Reform on World Bank’s coal funding policy sought
With coal expected to play a significant role in the global energy mix for decades to come, the World Coal Association has called on the World Bank to reform its policy on coal financing and support coal-dependent countries in adopting low-emission technologies.
In particular, the London-based WCA is pushing for the switch to “best available high-efficiency, low-emission (Hele)” coal-fired power plants as well as the adoption of carbon capture, use and storage technology.
In a report titled “Reducing emissions from coal: A role for the World Bank,” the coal lobby said that with limited financing options available from development banks, countries might choose to build plants with poorer emissions profiles instead of modern plants fitted with low emissions technologies.
According to the Department of Energy, the Philippines sourced about half of electricity consumed in 2017 from coal-fired power plants. That’s 46.8 trillion kilowatt-hours out of a total of 94.4 trillion kwh.
Coal-fired generators represent more than a third, at 37.4 percent, of the country’s dependable generating capacity. That’s 7,074 megawatts out of a total of 20,515 MW.
So far, planned projects using Hele in the Philippines have yet to hurdle regulatory requirements—particularly for an approved power supply contract—preventing start of construction.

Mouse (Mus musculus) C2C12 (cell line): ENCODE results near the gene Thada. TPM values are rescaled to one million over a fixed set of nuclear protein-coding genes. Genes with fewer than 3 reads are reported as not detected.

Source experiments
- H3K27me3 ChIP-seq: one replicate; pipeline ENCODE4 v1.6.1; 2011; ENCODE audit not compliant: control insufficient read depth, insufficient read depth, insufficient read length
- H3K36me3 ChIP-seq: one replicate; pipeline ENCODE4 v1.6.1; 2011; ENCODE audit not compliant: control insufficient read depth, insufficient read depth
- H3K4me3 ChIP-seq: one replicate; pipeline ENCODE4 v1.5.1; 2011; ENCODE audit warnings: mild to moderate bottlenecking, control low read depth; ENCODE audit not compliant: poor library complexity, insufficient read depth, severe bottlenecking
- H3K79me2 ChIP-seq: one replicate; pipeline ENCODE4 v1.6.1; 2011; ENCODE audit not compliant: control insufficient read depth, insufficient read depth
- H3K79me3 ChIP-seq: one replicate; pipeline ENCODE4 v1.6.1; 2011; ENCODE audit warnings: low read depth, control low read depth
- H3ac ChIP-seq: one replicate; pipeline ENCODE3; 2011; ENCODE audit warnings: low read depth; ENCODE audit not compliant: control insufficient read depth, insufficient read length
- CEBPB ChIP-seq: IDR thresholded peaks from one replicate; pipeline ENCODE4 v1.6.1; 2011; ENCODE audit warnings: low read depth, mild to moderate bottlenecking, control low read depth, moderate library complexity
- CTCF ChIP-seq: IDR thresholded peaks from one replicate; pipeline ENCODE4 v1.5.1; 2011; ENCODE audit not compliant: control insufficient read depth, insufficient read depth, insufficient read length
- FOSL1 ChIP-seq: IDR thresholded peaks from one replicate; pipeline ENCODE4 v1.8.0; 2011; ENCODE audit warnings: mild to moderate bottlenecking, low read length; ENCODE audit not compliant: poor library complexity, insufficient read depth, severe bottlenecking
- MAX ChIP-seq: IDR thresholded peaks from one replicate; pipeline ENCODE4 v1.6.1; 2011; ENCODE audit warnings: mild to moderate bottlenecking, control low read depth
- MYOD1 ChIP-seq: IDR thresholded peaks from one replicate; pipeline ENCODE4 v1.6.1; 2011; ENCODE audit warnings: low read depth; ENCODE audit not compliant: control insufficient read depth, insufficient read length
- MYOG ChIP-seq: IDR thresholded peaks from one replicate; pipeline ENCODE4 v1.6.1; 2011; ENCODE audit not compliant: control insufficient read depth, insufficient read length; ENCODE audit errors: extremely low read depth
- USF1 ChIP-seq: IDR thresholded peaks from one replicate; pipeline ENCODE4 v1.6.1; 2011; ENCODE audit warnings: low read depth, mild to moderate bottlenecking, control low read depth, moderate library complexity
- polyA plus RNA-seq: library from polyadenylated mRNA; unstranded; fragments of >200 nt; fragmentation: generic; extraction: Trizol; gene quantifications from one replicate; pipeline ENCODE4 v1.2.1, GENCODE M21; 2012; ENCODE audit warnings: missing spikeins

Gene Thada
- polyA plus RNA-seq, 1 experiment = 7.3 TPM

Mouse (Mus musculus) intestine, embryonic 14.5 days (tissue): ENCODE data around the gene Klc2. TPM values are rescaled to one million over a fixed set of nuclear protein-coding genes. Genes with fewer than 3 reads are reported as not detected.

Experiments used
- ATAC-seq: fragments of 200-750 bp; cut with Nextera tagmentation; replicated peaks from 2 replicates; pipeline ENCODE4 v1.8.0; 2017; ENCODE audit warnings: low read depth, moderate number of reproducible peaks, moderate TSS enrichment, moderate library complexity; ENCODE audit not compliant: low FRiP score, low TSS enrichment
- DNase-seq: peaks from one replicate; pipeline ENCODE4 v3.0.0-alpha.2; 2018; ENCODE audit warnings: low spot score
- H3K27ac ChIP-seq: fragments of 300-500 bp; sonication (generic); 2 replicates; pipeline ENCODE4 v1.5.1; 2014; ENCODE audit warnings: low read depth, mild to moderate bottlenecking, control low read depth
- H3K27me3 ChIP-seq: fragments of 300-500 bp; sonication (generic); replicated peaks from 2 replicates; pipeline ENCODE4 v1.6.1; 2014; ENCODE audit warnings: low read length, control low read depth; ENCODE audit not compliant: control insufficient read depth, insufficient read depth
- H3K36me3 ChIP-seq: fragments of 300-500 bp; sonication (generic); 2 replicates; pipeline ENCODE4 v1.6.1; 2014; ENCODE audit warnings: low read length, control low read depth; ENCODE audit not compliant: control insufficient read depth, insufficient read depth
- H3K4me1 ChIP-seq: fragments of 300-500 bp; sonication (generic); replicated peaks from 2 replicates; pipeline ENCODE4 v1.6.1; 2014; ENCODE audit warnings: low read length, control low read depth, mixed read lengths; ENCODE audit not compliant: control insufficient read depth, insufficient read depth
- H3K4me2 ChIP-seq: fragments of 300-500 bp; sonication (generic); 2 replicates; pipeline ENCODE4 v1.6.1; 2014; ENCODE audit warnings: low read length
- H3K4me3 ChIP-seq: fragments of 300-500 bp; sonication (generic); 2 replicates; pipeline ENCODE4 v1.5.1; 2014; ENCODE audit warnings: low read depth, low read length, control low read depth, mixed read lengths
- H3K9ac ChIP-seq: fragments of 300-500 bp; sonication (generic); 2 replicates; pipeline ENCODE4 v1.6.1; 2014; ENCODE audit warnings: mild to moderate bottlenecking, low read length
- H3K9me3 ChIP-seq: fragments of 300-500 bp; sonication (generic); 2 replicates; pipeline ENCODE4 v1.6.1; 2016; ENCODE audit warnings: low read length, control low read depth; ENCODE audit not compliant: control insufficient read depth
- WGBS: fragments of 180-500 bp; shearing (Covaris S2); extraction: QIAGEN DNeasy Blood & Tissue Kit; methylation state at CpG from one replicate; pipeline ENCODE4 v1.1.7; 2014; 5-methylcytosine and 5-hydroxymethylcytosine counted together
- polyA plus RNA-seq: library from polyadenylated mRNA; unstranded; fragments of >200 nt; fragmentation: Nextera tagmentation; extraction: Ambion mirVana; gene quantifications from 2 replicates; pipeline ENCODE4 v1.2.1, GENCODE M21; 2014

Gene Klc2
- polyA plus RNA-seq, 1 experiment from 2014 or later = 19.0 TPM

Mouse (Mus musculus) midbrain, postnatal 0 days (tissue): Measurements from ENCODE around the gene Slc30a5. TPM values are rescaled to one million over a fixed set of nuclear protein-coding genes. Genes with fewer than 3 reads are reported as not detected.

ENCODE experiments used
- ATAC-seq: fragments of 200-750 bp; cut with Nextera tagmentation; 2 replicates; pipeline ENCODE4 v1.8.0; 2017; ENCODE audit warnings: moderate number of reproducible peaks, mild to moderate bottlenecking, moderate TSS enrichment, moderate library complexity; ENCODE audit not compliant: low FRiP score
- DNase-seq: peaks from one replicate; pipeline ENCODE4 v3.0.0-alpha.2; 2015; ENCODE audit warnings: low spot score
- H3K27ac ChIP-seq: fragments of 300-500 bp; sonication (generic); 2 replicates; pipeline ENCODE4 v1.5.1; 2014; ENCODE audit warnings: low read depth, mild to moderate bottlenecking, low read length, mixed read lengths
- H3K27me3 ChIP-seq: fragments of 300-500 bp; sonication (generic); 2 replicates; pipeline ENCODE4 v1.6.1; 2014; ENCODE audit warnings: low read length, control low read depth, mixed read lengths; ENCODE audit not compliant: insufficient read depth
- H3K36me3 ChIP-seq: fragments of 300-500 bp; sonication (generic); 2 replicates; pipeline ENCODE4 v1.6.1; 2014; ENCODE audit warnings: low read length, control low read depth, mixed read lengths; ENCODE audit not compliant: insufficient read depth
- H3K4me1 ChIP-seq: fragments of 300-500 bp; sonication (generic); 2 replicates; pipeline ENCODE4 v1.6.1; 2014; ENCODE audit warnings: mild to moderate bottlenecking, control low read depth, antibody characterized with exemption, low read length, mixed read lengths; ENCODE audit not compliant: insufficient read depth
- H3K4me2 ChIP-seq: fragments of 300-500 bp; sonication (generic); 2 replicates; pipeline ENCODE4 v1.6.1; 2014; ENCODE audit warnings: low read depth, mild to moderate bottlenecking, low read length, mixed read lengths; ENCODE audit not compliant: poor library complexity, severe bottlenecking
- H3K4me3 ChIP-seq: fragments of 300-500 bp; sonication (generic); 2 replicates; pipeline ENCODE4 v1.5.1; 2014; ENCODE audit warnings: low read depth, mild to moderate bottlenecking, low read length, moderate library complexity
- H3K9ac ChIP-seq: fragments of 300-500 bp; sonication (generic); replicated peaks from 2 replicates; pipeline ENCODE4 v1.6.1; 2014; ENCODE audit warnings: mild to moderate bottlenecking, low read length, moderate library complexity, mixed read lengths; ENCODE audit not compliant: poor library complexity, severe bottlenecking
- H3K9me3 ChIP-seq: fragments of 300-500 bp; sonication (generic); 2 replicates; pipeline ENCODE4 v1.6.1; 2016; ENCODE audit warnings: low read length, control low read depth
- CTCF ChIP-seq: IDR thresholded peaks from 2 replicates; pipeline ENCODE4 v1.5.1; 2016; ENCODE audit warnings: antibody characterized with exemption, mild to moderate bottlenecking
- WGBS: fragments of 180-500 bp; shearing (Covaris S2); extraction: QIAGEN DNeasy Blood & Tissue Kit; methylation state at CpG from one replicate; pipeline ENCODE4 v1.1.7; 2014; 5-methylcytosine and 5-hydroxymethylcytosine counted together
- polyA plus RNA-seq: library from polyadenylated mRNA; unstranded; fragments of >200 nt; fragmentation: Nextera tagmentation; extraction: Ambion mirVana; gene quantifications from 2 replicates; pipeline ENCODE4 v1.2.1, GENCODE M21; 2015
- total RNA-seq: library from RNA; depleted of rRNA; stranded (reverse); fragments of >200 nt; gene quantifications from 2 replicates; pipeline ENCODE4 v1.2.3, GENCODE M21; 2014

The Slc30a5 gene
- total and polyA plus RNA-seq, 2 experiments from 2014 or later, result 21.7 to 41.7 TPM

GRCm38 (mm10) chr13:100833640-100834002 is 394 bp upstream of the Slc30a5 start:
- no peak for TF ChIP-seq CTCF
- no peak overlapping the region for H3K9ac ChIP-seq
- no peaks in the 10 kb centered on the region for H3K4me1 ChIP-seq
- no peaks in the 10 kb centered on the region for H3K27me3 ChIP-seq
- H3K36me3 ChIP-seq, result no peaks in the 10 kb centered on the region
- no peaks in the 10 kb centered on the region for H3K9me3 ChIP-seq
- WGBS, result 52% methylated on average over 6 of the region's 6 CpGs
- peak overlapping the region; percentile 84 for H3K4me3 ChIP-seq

“Through its ability to raise capital and support complex projects, the World Bank is well-positioned to drive the pathway to zero emissions coal, thereby enabling countries to combine economic imperatives with climate goals,” WCA interim chief executive Katie Warrick said in a statement.
“Only international financial and technological support can accelerate deployment of low emission coal technology, particularly carbon capture, use and storage, which is key to achieving the goals of the Paris Agreement,” Warrick said.
However, the World Bank adopted in 2013 a new energy strategy that limits financial support for coal-fueled power plants to “rare and exceptional circumstances.”
“Policies adopted by several development banks, including the World Bank Group, to end financing for coal have not resulted in a shift away from coal,” Warrick said. —RON W. DOMINGO
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